Pulmonary complications associated with thoracotomy are readily acknowledged as consequences of aortic arch repair and reportedly are as high as 30% (17). In the present study, the incidence of pulmonary complications after conventional open repair was significantly higher than that following hybrid surgery (open: 19%, 15/79; hybrid: 6.5%, 3/46; P=0.04). The demands of prolonged mechanical ventilation and tracheostomy have greater impact in the context of open (vs. hybrid) repair. It is thought that lung manipulation during thoracotomy is a source of parenchymal bleeding and edema; and vocal cord palsy may promote further pulmonary compromise owing to aspiration or impaired bronchial toilet.
These findings demonstrate that when arch lesions are involved, an open (i.e., thoracotomy) approach is fraught with potential risks, particularly embolic events or lung complications, which may contribute to perioperative mortality.
Potential negative side-effects of hybrid arch repair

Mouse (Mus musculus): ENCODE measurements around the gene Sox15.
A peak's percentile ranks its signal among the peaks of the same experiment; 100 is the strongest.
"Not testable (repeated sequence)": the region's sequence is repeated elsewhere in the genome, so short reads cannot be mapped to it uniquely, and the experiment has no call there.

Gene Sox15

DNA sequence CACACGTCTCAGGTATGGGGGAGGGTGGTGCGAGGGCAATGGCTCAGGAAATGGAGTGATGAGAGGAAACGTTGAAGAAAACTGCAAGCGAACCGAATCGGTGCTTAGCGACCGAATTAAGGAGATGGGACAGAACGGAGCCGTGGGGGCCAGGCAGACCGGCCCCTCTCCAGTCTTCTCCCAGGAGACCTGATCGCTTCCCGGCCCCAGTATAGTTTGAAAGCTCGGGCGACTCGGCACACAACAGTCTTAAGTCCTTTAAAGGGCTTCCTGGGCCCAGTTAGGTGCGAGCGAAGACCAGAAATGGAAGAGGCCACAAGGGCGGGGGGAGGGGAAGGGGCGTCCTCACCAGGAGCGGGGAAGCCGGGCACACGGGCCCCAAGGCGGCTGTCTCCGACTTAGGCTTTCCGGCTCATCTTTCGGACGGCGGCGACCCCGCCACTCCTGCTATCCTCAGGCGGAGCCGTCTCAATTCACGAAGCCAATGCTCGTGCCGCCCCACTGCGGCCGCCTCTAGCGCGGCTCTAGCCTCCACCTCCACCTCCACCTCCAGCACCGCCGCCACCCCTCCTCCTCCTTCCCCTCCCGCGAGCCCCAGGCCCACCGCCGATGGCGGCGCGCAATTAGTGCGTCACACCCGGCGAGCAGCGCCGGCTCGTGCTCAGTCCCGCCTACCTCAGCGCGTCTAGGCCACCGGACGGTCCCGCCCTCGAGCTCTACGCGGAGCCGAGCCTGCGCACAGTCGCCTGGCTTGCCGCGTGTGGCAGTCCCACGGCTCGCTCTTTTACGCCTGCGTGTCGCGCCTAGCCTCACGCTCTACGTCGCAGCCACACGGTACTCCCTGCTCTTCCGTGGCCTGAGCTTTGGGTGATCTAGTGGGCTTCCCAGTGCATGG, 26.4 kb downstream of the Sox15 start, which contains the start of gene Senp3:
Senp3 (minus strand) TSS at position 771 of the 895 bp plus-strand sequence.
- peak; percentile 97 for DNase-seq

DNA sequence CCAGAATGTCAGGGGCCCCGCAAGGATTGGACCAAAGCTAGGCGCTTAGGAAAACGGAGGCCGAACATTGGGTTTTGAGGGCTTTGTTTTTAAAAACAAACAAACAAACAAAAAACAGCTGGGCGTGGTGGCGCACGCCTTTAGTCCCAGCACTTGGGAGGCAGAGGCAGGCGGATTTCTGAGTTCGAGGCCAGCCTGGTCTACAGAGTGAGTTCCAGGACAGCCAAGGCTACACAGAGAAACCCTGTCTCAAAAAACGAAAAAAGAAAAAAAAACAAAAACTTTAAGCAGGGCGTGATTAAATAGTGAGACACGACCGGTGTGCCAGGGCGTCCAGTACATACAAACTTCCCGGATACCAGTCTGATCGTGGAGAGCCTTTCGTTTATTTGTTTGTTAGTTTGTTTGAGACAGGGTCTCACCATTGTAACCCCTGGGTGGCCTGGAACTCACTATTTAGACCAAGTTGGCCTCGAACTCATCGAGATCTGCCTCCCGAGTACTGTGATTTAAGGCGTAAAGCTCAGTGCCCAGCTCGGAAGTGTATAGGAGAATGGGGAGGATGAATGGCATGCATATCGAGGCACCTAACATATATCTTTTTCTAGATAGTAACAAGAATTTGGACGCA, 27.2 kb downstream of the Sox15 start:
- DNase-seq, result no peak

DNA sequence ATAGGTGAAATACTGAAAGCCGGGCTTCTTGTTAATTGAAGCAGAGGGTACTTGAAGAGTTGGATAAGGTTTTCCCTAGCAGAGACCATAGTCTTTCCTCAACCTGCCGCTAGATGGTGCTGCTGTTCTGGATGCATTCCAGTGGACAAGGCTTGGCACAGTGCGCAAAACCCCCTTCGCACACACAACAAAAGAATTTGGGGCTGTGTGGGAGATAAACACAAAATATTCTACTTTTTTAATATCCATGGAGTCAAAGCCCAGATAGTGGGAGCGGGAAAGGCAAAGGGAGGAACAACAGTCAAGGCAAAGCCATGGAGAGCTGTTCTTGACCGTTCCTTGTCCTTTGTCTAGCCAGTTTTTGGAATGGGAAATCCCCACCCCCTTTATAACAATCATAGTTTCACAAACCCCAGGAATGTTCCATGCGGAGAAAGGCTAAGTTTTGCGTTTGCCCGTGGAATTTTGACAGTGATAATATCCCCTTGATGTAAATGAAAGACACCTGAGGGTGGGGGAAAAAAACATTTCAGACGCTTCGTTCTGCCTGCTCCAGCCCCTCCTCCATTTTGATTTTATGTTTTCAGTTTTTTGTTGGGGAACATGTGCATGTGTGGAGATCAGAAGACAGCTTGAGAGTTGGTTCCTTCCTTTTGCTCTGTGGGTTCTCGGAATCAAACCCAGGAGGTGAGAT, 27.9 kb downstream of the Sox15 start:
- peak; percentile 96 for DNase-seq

There are inherent difficulties in endovascular procedures as well, because aortic arch characteristics/properties, including its angulation, high-velocity blood flow, and substantial pulsatile movement, are apt to be problematic. According to previous studies, arch lesions are more often subject to type I endoleaks than are isolated TEVAR procedures (18-20). Our results proved similar to outcomes of reintervention or open conversion, with 75% (12/16) of type I endoleaks or new entry tears occurring at proximal lesion endografts. Stent migration may also occur more frequently in arch lesions. As mentioned above, the combination of angulation and high-velocity flow are key factors in stent migration after hybrid arch repair. On one occasion, stent migration and type I endoleak presented 2 years after a hybrid arch repair. The patient was treated by reintervention.